Law Racism Rights Taxes War

Acts of Moral Courage 2

Integrity is doing the right thing, even when no one is watching.

I know I just wrote that in a post two days ago, but it’s been gnawing at me ever since. The article attached to that post on the 11th referred to, among other things, a man dealing with guilt about interrogation techniques he used to get information from people detained in Abu Ghraib around 2004. A boy is captured with car batteries saying the batteries are for fishing, but it turns out the boy’s father was making bombs with them. These interrogation techniques, designed to humiliate, worked the first time on that boy, and his father’s car bomb factory was discovered. The interrogator at Abu Ghraib keeps using the same techniques, knowing it’s wrong, but he doesn’t discover any more bomb factories; use of these questionable techniques doesn’t save any more lives. It turns out car batteries are used for fishing, after all.

In 2003, some Iraqi soldiers had been surrendering which prevented killing, but that stopped when the moral reputation of the United States came into question (probably in small part because of the car battery confusion). There is much more to the article, and it’s absolutely worth a read especially to understand where we are as a country now.

As Americans, we have at least a passing understanding of the rules put forth by the Geneva Convention. We studied wars in history classes including the Civil War and the World Wars. From our television and movies we have a pretty clear understanding of right and wrong in war. We have at least some understanding of the magnitude of the atrocities, the genocide, committed by the Nazis. And we understand how bigotry plays in to people’s choices and judgement. Our soldiers and leaders do the right thing even when nobody is watching most of the time. We treat wounded people whether they are our own or the “enemy.” We don’t torture people. We don’t mistreat prisoners. Yes, there are exceptions, but they’re people who know better and are doing wrong. They know they’re doing wrong. Whether someone sees them do it or not, it’s wrong. When we find out what they’ve done we recognize that it’s wrong, and we denounce their actions.

I haven’t served in the military even though we’ve been in a war or armed conflict somewhere in the world for most of my life. Still, I want to believe that I’d do the right thing. As a human being I catch myself feeling selfish sometimes, or greedy, but I recognize that it’s wrong, and I remind myself of a “correct” reaction. I actively try to change the way I think so that I’ll skip the unhealthy reaction or emotion right away when a similar situation arises. Ideally, my first reaction to a situation will always be to make a good choice. I don’t just want to take the right action, to do the right thing; I want my first impulse to be to do the right thing. I want integrity to be natural. I expect I’m not the only person who feels this way. We all know a good person, the person we wish we were – that person who is naturally positive and supportive and just, well, good. They make integrity seem natural as if they never have an unhealthy reaction or impulse. I want to be like that.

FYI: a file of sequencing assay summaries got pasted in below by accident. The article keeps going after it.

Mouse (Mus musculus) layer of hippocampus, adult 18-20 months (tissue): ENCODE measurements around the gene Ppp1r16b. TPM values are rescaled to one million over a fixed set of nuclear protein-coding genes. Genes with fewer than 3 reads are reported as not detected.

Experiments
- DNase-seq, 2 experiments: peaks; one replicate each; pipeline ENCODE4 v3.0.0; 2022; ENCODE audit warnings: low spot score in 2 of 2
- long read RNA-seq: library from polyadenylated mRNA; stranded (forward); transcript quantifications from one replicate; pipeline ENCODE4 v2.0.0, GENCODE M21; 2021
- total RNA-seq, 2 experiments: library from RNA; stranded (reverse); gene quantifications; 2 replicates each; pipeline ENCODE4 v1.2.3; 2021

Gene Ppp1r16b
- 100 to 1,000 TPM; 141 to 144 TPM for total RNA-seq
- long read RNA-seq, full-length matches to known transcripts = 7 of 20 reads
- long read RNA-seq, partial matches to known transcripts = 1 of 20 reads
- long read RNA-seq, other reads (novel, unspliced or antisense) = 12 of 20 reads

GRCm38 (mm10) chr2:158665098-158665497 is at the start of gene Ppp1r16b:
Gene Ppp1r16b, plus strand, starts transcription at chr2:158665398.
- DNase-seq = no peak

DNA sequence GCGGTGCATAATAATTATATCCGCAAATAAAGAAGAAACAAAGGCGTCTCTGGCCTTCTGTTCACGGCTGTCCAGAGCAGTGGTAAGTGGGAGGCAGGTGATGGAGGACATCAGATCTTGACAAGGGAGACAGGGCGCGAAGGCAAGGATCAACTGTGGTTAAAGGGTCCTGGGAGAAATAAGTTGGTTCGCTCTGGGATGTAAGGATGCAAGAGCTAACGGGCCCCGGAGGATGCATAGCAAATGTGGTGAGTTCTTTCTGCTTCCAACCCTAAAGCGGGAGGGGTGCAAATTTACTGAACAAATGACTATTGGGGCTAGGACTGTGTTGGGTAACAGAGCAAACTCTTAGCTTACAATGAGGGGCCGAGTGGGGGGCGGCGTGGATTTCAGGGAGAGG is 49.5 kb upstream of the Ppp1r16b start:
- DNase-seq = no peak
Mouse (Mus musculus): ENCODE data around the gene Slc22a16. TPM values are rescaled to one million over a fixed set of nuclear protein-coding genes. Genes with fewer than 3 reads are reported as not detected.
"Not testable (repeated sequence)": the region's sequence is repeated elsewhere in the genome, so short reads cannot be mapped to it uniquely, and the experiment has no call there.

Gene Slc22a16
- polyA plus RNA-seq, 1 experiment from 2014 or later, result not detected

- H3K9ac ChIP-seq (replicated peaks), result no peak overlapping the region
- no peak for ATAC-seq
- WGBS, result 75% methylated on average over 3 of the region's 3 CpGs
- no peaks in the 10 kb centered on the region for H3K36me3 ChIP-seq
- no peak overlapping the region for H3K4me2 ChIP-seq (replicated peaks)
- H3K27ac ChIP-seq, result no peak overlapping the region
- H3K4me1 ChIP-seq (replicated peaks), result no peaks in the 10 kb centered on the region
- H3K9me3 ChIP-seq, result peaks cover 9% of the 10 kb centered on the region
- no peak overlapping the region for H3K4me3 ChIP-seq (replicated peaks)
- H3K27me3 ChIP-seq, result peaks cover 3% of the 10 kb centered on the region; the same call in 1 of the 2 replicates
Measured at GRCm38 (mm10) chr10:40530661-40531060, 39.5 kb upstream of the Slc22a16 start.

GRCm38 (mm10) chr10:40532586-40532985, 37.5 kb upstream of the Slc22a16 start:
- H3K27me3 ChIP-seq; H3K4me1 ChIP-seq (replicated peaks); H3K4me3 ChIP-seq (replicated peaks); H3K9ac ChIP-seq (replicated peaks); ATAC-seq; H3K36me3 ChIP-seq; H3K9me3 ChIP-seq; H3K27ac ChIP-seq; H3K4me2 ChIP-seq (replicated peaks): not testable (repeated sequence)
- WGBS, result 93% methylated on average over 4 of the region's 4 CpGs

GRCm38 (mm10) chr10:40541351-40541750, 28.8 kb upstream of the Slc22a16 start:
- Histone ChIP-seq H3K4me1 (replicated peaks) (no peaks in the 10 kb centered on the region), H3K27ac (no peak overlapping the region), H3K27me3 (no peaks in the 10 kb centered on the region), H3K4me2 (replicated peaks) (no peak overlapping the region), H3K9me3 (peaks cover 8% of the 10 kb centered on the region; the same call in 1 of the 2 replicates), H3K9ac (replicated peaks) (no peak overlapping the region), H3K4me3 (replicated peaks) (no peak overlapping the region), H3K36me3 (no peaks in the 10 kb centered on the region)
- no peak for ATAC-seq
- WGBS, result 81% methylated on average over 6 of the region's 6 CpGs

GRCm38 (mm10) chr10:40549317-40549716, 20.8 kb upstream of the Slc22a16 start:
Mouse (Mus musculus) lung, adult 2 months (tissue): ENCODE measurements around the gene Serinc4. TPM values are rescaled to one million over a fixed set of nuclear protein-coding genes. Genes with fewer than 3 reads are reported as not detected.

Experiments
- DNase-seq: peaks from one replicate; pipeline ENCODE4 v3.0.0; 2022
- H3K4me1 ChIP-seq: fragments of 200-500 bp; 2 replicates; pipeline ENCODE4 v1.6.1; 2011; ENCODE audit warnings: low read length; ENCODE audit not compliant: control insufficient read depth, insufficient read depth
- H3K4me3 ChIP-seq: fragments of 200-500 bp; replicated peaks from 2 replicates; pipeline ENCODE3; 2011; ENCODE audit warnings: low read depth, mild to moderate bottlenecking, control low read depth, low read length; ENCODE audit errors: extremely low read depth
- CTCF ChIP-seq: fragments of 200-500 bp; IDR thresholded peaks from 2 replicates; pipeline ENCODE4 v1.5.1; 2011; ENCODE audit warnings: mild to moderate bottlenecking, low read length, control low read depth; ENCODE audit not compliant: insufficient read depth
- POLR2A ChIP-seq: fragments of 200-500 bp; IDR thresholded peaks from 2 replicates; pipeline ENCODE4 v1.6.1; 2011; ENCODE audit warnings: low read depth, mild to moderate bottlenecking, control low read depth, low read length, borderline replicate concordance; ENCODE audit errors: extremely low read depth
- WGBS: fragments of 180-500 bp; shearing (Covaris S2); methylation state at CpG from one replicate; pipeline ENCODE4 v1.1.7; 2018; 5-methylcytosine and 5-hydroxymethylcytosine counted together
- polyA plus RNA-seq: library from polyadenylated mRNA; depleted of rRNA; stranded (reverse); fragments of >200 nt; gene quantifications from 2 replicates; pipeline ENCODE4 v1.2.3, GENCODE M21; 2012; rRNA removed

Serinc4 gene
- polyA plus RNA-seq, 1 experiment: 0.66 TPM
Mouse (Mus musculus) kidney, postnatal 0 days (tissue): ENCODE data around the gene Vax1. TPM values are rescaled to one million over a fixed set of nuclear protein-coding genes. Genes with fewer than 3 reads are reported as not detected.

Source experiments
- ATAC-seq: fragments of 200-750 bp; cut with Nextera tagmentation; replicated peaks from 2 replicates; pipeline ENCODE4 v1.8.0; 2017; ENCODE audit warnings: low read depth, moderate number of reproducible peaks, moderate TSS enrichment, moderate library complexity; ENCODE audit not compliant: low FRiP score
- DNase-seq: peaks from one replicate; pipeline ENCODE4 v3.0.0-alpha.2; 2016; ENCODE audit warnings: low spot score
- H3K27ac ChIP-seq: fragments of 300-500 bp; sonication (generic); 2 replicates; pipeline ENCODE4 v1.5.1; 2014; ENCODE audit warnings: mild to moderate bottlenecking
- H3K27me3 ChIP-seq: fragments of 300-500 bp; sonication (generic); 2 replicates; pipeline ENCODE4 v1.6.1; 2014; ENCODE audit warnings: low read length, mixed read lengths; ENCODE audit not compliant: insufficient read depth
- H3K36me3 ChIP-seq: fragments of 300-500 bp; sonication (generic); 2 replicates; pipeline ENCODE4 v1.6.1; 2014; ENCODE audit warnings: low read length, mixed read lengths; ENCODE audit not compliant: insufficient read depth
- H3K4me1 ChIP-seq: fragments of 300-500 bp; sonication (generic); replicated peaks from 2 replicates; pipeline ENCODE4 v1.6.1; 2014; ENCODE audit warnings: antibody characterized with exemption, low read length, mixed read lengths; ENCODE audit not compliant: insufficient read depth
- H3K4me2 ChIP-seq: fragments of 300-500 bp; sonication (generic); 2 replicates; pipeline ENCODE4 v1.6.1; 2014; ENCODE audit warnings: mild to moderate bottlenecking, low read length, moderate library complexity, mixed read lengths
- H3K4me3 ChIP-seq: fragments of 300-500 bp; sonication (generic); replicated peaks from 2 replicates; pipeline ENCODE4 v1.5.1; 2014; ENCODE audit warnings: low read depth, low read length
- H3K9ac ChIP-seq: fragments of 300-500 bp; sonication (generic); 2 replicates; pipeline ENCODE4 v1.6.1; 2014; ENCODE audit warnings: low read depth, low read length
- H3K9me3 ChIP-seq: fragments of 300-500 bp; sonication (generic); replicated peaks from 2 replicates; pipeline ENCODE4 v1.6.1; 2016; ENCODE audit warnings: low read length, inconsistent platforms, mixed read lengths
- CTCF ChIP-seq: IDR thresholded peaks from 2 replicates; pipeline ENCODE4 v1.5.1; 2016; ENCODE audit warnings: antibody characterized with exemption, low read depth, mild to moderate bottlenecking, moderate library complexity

In the last year or so, though, some have forgotten what is right even when they’re alone and have a moment to think through their choices. Not only are there people around us who do wrong or intend to do wrong, they advertise it. They’re proud of their improbity. The president, who has never been unclear about his corruption, his lack of morals, brags about offering bribes to public officials to get what he wants, assaulting women, not paying his taxes or his bills. 45 says he believes in torture and will pillage (steal their oil) when he gets us into war again. People in this country cheer as he brags, as he says aloud, things he shouldn’t even think, things we shouldn’t even think. Where is the shame?

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